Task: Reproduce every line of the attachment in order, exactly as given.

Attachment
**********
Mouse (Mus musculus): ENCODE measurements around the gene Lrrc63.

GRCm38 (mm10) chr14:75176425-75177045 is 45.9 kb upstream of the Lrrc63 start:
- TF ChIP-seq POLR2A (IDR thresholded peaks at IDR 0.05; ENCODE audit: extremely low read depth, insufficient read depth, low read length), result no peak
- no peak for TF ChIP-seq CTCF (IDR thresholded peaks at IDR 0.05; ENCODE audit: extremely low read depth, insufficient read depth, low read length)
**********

Mouse (Mus musculus): ENCODE measurements around the gene Lrrc63.

GRCm38 (mm10) chr14:75176425-75177045 is 45.9 kb upstream of the Lrrc63 start:
- TF ChIP-seq POLR2A (IDR thresholded peaks at IDR 0.05; ENCODE audit: extremely low read depth, insufficient read depth, low read length), result no peak
- no peak for TF ChIP-seq CTCF (IDR thresholded peaks at IDR 0.05; ENCODE audit: extremely low read depth, insufficient read depth, low read length)